INT. OLD HOME BAR-LATER
The group sits talking, trusting furtive glances at the blonde and her girlfriends a couple of tables away.
MILNOR: I’m going to buy her a drink.
NASH: That’s creative.
ZWEIFEL: Will she want a large wedding?
SHAPELY: One beauty, too many suitors.
FOX: Swords, gentlemen? Pistols at dawn?
MILNOR: We apply Adam Smith’s benevolent hand.
FOX: In competition, individual ambition serves the common good.
SHAPELY: Every man for himself.
ZWEIFEL: Those are strike out end up with her friends.
John nods. Then his gaze fixes on the girls.
ZWEIFEL: She is looking over. I think she’s looking at Nash.
MILNOR: He may have the advantage now. But wait until he opens his mouth.
But John doesn’t respond to the taunt. Instead he continues to stare intently at the girls.
MILNOR: Nash? Hey, Earth to Nash.
But Nash doesn’t take his eyes off the girls’ table.
NASH: Adam Smith was wrong.
MILNOR: What are you talking about?
NASH-POV The girls’ table grows dark, only the blonde girl highlighted, moving into the foreground.
NASH (OVER): If everyone competes for the blonde…
NASH-POV Images of all the boys surround the blonde, them blow apart like fragments of glass, leaving the blonde Standing alone.
NASH (OVER):… We block each other and no one gets her.
NASH-POV The other girls rise in the foreground, images of our boys Pairing off with them.
NASH (OVER):… So then we go for her friends…
NASH-POVall the other girls suddenly go dark, leaving our group standing alone.
NASH (OVER):… But they give the cold shoulder, because no one likes to be second choice. Again, no winners.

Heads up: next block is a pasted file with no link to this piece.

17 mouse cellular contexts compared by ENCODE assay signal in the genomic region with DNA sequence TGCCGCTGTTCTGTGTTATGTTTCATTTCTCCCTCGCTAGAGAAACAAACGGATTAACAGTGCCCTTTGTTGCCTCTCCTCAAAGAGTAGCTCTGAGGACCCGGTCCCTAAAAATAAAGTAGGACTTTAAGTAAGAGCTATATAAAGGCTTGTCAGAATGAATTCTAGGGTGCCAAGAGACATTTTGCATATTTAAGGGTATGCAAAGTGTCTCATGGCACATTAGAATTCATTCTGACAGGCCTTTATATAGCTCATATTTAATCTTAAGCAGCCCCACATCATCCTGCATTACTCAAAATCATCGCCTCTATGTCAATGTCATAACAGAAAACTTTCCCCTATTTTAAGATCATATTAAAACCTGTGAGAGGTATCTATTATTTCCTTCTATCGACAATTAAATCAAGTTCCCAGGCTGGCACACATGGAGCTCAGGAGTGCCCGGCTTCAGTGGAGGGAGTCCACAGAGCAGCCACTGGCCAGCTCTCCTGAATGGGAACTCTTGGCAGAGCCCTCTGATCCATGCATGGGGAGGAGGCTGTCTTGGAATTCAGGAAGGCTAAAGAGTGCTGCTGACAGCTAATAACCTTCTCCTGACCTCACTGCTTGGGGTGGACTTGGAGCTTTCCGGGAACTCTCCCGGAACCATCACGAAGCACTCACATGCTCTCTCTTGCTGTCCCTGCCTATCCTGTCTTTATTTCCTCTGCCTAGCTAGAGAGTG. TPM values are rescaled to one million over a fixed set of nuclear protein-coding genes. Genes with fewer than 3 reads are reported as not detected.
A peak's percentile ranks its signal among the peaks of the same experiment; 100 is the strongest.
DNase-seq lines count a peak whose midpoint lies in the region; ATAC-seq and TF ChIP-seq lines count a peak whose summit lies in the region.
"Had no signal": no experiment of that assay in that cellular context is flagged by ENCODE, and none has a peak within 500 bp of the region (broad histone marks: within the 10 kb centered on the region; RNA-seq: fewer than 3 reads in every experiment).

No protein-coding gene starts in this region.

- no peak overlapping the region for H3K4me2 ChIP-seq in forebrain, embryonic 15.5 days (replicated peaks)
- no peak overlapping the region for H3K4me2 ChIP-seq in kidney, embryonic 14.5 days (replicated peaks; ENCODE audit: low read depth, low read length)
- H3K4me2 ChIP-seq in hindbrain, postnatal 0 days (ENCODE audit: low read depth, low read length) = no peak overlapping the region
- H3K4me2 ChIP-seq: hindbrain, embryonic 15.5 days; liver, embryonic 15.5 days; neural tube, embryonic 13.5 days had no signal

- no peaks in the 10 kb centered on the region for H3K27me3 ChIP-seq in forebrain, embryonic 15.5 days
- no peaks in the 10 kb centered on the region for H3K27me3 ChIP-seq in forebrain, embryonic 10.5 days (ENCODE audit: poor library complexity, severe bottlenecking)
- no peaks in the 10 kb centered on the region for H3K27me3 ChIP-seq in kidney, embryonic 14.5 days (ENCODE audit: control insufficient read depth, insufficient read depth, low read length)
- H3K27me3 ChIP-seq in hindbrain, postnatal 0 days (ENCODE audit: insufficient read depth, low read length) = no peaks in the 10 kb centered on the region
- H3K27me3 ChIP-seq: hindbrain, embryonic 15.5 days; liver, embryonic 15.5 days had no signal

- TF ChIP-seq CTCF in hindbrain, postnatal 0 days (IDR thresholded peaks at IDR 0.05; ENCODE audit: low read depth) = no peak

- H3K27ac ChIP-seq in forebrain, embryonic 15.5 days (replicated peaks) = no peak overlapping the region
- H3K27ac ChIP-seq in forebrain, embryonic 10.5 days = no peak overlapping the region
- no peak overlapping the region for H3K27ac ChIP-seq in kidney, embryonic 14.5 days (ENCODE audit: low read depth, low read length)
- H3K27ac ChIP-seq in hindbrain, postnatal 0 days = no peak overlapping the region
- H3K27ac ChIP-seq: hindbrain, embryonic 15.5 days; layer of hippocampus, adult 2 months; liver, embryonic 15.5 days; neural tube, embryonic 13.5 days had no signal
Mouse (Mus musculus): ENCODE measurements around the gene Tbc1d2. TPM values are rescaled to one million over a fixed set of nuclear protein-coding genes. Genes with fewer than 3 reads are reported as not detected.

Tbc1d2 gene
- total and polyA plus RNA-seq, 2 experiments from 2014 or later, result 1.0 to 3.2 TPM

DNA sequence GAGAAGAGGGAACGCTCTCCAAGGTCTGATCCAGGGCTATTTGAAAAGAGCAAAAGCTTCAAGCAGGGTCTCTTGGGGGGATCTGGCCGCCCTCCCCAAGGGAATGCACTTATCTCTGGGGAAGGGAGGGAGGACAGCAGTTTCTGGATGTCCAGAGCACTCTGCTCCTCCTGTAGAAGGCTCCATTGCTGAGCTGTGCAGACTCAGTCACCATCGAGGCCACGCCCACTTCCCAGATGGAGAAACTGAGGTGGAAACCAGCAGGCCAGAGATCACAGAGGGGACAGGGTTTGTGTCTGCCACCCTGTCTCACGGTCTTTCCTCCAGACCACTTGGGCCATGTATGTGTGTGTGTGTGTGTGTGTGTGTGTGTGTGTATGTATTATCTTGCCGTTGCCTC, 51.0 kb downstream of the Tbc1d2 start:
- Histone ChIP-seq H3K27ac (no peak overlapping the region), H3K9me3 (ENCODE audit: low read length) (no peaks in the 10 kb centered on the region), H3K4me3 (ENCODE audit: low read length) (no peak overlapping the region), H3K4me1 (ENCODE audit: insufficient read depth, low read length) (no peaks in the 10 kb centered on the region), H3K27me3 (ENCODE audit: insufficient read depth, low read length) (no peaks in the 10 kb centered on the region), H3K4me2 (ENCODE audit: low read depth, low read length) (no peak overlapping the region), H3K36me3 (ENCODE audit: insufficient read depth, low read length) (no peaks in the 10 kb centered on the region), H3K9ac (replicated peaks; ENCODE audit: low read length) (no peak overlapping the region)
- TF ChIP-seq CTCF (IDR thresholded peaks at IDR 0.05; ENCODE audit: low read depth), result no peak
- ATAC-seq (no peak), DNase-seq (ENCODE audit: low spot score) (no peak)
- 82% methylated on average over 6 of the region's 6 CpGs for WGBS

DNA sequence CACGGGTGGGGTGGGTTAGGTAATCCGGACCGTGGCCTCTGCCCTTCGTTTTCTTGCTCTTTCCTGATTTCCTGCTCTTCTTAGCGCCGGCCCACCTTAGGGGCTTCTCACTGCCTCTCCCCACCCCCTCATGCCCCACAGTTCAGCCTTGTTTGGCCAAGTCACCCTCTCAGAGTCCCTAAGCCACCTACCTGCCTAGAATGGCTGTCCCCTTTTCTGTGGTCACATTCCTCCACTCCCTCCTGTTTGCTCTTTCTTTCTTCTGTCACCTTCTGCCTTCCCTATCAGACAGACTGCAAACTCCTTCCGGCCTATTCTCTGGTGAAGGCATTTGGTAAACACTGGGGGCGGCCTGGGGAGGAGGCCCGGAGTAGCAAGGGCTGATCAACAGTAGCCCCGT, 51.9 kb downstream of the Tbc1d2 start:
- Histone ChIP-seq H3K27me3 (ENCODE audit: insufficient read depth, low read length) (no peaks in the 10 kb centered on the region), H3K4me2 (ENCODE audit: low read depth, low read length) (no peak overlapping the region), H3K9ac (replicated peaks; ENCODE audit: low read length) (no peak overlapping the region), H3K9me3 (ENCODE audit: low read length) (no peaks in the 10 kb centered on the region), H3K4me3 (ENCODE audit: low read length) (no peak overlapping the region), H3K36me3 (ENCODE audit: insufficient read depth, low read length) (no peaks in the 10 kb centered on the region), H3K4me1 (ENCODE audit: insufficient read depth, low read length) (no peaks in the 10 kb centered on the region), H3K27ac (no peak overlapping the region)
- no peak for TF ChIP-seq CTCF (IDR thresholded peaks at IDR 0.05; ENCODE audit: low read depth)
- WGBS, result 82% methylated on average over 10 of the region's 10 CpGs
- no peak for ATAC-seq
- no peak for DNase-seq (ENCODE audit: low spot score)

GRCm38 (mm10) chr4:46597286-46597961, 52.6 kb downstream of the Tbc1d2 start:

NASH-POV The blonde girl goes dark.
NASH (OVER):… But what if none of us go for the blonde…
NASH-POVNow images of the boys pair up with the remaining girls.
NASH (OVER):… We don’t get in each other’s way, we don’t insult the other girls.
NASH-POV The world goes dark except for the couples which twirl like a mobile of arabesques in a victorious swirl.
NASH (OVER): That’s the only way we win. That’s the only way we all get laid..
All are staring at him.
NASH: Adam Smith said the best outcome for the group comes from everyone trying to do what’s best for himself.
MILNOR: Yes, Nash, it’s the basis for all of modern economic theory.
NASH: He was wrong. The best outcome comes from everyone trying to do what’s best for himself and the group.
MILNOR: Nash, if this is some plan for you to get the blonde alone…
But Nash isn’t listening. He’s already pulling on his coat.
NASH: Don’t you see? Adam Smith was wrong. The father of economics was wrong.
And with that he’s grabbed his coat,heading out the door, his puzzled friends watching on.
FOX: Could he be weirder?
— A Beautiful Mind (2001), screenplay by Akiva Goldsman, book by Sylvia Nasar
The Daily Dialogue theme for the week is science, suggested by plinytheelder_t.
Trivia: Screenwriter Akiva Goldsman had plenty of personal experience to draw on in developing the story; he had previously worked as a child care counselor and had developed a method for training mental health workers, and had also grown up in a house where his parents had established a group home for emotionally disturbed children.
Dialogue On Dialogue: Another example of using an object — in this case a ‘blonde’ — as a visual way of conveying a scientific point.
UPDATE: As if on cue, Film School Rejects have a post today: 25 Things We Learned From ‘A Beautiful Mind’ Commentary.